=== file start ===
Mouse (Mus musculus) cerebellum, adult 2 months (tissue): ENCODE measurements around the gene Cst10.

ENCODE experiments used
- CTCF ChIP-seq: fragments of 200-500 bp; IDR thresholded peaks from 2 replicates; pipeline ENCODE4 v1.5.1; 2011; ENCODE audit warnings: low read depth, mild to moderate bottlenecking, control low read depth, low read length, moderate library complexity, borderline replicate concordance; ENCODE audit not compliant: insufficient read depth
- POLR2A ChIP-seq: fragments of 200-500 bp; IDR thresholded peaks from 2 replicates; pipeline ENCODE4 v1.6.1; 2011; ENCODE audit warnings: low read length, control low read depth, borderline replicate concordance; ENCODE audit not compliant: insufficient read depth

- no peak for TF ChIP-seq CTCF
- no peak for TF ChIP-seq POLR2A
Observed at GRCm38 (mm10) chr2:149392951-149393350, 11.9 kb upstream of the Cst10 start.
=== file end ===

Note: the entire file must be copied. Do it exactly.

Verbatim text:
Mouse (Mus musculus) cerebellum, adult 2 months (tissue): ENCODE measurements around the gene Cst10.

ENCODE experiments used
- CTCF ChIP-seq: fragments of 200-500 bp; IDR thresholded peaks from 2 replicates; pipeline ENCODE4 v1.5.1; 2011; ENCODE audit warnings: low read depth, mild to moderate bottlenecking, control low read depth, low read length, moderate library complexity, borderline replicate concordance; ENCODE audit not compliant: insufficient read depth
- POLR2A ChIP-seq: fragments of 200-500 bp; IDR thresholded peaks from 2 replicates; pipeline ENCODE4 v1.6.1; 2011; ENCODE audit warnings: low read length, control low read depth, borderline replicate concordance; ENCODE audit not compliant: insufficient read depth

- no peak for TF ChIP-seq CTCF
- no peak for TF ChIP-seq POLR2A
Observed at GRCm38 (mm10) chr2:149392951-149393350, 11.9 kb upstream of the Cst10 start.